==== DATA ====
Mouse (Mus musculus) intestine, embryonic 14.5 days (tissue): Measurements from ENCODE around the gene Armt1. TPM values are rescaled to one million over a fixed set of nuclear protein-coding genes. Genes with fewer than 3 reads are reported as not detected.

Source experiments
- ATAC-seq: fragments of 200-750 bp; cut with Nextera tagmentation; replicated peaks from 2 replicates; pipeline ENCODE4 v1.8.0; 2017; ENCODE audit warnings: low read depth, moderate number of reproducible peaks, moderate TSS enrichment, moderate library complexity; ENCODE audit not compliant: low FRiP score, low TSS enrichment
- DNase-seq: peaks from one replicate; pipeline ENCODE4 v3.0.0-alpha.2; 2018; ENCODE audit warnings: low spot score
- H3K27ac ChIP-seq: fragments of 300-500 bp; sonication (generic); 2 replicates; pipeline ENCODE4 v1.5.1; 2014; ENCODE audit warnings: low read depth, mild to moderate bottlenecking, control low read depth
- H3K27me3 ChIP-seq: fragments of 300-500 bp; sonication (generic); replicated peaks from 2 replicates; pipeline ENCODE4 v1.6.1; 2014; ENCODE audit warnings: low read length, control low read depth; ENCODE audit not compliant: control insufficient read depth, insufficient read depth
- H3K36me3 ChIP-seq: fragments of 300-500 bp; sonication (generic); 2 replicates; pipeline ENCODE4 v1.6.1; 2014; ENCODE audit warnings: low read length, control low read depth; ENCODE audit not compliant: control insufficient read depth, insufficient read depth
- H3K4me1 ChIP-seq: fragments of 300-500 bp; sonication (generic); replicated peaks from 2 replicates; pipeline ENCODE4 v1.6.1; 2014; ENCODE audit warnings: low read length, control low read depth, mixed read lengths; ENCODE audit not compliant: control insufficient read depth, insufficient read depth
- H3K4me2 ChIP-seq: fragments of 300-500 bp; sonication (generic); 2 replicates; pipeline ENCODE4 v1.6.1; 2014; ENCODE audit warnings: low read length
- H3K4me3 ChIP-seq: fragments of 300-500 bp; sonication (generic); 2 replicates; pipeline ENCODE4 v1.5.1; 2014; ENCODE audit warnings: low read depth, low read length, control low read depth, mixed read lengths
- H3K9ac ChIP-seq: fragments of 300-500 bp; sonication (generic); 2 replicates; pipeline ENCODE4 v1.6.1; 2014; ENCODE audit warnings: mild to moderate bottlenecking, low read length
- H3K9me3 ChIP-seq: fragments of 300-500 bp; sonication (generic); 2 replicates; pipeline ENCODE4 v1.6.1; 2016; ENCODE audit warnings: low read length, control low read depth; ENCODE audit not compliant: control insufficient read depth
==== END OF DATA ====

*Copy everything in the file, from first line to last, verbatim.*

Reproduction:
Mouse (Mus musculus) intestine, embryonic 14.5 days (tissue): Measurements from ENCODE around the gene Armt1. TPM values are rescaled to one million over a fixed set of nuclear protein-coding genes. Genes with fewer than 3 reads are reported as not detected.

Source experiments
- ATAC-seq: fragments of 200-750 bp; cut with Nextera tagmentation; replicated peaks from 2 replicates; pipeline ENCODE4 v1.8.0; 2017; ENCODE audit warnings: low read depth, moderate number of reproducible peaks, moderate TSS enrichment, moderate library complexity; ENCODE audit not compliant: low FRiP score, low TSS enrichment
- DNase-seq: peaks from one replicate; pipeline ENCODE4 v3.0.0-alpha.2; 2018; ENCODE audit warnings: low spot score
- H3K27ac ChIP-seq: fragments of 300-500 bp; sonication (generic); 2 replicates; pipeline ENCODE4 v1.5.1; 2014; ENCODE audit warnings: low read depth, mild to moderate bottlenecking, control low read depth
- H3K27me3 ChIP-seq: fragments of 300-500 bp; sonication (generic); replicated peaks from 2 replicates; pipeline ENCODE4 v1.6.1; 2014; ENCODE audit warnings: low read length, control low read depth; ENCODE audit not compliant: control insufficient read depth, insufficient read depth
- H3K36me3 ChIP-seq: fragments of 300-500 bp; sonication (generic); 2 replicates; pipeline ENCODE4 v1.6.1; 2014; ENCODE audit warnings: low read length, control low read depth; ENCODE audit not compliant: control insufficient read depth, insufficient read depth
- H3K4me1 ChIP-seq: fragments of 300-500 bp; sonication (generic); replicated peaks from 2 replicates; pipeline ENCODE4 v1.6.1; 2014; ENCODE audit warnings: low read length, control low read depth, mixed read lengths; ENCODE audit not compliant: control insufficient read depth, insufficient read depth
- H3K4me2 ChIP-seq: fragments of 300-500 bp; sonication (generic); 2 replicates; pipeline ENCODE4 v1.6.1; 2014; ENCODE audit warnings: low read length
- H3K4me3 ChIP-seq: fragments of 300-500 bp; sonication (generic); 2 replicates; pipeline ENCODE4 v1.5.1; 2014; ENCODE audit warnings: low read depth, low read length, control low read depth, mixed read lengths
- H3K9ac ChIP-seq: fragments of 300-500 bp; sonication (generic); 2 replicates; pipeline ENCODE4 v1.6.1; 2014; ENCODE audit warnings: mild to moderate bottlenecking, low read length
- H3K9me3 ChIP-seq: fragments of 300-500 bp; sonication (generic); 2 replicates; pipeline ENCODE4 v1.6.1; 2016; ENCODE audit warnings: low read length, control low read depth; ENCODE audit not compliant: control insufficient read depth